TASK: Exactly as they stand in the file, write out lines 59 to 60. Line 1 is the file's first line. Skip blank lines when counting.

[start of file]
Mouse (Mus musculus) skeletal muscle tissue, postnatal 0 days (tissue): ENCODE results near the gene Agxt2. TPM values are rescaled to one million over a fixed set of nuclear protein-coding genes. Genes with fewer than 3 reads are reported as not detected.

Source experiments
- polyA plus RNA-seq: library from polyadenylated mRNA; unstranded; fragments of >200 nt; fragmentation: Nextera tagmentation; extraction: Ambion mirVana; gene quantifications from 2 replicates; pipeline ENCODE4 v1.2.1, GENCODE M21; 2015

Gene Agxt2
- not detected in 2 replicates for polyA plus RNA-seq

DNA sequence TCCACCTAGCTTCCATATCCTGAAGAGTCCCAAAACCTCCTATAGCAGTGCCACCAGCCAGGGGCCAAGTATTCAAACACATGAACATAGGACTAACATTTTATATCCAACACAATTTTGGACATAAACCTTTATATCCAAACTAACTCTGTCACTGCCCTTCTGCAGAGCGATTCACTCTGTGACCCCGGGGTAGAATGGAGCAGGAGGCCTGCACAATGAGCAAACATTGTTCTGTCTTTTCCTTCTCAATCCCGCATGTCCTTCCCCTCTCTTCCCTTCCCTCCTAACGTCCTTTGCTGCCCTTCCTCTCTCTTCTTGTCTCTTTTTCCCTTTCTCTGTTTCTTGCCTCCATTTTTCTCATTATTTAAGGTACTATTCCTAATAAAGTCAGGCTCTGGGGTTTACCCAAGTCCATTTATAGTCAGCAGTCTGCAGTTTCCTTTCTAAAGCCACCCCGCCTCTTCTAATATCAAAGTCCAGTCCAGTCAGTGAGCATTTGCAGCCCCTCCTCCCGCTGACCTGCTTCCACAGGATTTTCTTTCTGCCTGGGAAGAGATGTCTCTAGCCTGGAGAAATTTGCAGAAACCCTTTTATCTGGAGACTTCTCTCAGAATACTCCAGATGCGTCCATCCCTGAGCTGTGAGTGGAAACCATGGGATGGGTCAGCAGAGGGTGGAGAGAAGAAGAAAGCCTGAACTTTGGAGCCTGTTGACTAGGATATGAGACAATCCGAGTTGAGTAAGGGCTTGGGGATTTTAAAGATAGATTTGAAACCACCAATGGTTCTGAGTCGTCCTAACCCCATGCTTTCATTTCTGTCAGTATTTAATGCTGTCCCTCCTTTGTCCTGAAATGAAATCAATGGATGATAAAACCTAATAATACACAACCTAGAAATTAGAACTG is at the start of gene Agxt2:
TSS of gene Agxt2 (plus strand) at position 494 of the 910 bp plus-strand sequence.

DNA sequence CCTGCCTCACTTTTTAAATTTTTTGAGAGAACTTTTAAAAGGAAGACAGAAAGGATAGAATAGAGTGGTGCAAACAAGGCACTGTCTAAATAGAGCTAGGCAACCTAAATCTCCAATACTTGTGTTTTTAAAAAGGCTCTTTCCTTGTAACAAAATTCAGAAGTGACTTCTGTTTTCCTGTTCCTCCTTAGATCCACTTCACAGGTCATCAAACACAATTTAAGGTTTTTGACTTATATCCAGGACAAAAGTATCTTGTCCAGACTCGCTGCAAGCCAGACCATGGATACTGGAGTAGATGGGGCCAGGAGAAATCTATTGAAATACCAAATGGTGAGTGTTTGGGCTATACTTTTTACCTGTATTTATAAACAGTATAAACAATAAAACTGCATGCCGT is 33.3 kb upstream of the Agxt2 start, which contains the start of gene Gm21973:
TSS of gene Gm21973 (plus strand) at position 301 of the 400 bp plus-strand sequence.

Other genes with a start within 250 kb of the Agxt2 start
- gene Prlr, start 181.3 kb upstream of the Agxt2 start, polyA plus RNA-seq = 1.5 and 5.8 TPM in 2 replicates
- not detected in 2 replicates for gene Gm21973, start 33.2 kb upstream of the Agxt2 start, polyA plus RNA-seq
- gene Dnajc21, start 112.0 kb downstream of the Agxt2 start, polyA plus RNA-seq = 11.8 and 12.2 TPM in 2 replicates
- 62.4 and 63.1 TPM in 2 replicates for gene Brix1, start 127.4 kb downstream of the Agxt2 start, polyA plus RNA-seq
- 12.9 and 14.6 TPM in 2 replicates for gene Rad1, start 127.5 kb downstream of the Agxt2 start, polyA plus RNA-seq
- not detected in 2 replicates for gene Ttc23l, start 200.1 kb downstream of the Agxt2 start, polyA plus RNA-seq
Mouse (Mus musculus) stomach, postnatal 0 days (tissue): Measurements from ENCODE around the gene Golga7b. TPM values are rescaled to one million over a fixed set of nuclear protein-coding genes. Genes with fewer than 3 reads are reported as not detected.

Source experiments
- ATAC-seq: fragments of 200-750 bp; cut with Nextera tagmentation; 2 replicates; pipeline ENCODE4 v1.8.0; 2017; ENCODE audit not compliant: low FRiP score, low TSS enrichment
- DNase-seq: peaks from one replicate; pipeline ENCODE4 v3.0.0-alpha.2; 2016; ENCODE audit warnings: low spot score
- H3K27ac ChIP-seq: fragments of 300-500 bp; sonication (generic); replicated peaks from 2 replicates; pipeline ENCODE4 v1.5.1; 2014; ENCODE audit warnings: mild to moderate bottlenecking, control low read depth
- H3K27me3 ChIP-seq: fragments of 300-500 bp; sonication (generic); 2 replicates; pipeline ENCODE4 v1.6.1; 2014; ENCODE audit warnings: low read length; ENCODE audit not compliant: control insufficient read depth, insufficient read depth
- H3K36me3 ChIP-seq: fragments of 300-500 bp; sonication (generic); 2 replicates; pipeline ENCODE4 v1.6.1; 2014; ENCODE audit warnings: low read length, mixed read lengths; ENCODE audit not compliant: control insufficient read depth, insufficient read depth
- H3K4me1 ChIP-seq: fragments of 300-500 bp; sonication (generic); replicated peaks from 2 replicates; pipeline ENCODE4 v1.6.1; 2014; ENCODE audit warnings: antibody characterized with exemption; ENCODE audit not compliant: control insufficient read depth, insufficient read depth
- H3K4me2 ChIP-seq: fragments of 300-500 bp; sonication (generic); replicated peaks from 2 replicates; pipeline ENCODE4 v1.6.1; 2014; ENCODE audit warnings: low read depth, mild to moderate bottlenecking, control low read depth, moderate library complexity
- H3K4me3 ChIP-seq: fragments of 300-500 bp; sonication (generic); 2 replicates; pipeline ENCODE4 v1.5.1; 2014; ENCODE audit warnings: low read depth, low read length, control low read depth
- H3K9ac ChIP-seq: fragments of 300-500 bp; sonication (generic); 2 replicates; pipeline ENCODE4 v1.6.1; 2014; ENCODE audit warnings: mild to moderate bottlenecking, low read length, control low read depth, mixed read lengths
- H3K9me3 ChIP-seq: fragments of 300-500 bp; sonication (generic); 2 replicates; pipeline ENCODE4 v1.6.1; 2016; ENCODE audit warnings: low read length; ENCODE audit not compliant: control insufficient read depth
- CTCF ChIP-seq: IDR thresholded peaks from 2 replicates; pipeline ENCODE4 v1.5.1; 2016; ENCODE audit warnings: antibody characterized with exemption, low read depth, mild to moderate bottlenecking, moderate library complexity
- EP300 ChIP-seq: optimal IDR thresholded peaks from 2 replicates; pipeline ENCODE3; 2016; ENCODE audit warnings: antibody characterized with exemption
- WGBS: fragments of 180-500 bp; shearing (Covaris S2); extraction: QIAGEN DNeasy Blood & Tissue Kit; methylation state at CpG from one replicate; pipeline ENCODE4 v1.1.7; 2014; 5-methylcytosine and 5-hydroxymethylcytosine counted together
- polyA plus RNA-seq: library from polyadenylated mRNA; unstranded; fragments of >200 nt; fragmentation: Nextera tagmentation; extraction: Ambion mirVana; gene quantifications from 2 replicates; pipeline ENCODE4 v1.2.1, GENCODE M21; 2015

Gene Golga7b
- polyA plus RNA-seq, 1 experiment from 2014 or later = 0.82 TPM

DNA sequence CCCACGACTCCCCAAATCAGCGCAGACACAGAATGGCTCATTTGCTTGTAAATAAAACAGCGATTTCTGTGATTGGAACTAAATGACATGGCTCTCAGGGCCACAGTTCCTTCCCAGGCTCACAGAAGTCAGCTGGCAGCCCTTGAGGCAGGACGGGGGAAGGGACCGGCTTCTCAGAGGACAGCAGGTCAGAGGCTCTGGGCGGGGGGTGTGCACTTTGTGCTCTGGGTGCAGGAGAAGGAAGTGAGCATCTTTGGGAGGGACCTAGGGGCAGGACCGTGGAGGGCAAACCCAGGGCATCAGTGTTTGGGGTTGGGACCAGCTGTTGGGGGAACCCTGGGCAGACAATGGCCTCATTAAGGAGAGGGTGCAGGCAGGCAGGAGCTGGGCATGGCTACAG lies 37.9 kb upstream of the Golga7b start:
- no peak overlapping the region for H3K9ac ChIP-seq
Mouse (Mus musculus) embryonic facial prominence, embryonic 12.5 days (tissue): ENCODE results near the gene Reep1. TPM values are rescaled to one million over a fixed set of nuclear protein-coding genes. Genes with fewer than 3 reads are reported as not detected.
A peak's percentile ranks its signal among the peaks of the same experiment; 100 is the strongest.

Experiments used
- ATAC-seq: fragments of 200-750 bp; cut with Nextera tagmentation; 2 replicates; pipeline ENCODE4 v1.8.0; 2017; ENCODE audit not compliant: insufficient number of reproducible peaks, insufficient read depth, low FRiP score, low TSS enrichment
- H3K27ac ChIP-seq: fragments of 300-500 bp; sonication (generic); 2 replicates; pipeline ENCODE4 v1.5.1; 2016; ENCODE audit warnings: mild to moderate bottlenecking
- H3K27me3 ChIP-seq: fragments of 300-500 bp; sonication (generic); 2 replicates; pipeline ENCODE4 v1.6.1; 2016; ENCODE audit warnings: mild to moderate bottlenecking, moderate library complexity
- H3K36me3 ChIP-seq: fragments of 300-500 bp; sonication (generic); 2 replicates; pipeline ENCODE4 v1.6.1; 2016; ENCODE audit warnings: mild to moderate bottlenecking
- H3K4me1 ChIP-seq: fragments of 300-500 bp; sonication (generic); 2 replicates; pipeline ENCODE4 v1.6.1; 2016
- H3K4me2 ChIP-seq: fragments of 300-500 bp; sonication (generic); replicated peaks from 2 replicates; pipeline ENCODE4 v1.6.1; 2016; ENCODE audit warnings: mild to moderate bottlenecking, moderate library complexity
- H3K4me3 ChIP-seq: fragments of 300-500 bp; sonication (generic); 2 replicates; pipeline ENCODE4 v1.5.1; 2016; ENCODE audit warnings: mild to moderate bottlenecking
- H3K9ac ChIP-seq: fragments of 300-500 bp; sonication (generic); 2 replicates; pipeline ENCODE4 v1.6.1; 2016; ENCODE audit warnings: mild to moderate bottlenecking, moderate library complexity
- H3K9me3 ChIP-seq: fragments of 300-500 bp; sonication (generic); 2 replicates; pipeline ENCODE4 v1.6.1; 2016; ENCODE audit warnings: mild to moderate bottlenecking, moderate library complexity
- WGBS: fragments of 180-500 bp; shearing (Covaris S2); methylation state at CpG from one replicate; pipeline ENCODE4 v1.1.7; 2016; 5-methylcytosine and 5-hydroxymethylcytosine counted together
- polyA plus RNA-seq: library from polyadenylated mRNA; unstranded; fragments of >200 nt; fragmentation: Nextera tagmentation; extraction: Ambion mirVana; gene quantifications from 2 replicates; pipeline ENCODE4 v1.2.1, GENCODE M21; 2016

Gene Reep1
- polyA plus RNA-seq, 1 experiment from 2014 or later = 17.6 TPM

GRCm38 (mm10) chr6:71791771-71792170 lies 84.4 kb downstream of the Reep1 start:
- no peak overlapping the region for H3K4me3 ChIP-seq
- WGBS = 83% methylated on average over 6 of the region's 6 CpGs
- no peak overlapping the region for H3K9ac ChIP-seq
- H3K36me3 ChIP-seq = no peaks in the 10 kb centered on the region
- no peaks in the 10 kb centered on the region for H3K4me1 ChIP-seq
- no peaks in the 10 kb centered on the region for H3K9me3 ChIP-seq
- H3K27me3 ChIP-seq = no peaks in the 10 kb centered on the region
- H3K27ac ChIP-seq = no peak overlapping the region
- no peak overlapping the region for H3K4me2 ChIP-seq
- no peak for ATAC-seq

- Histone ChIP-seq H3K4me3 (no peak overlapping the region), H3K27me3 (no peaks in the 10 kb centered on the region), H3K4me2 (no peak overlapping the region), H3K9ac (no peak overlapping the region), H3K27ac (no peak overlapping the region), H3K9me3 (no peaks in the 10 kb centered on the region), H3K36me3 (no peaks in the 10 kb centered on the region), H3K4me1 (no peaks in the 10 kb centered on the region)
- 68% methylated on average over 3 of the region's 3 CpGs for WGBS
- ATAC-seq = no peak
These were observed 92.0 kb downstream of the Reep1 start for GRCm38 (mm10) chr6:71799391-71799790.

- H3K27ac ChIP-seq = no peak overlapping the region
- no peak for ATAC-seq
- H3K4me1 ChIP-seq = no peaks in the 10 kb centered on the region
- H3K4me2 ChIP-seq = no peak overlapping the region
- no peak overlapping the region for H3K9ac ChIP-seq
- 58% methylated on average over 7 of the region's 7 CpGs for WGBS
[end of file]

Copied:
- no peaks in the 10 kb centered on the region for H3K9me3 ChIP-seq
- H3K27me3 ChIP-seq = no peaks in the 10 kb centered on the region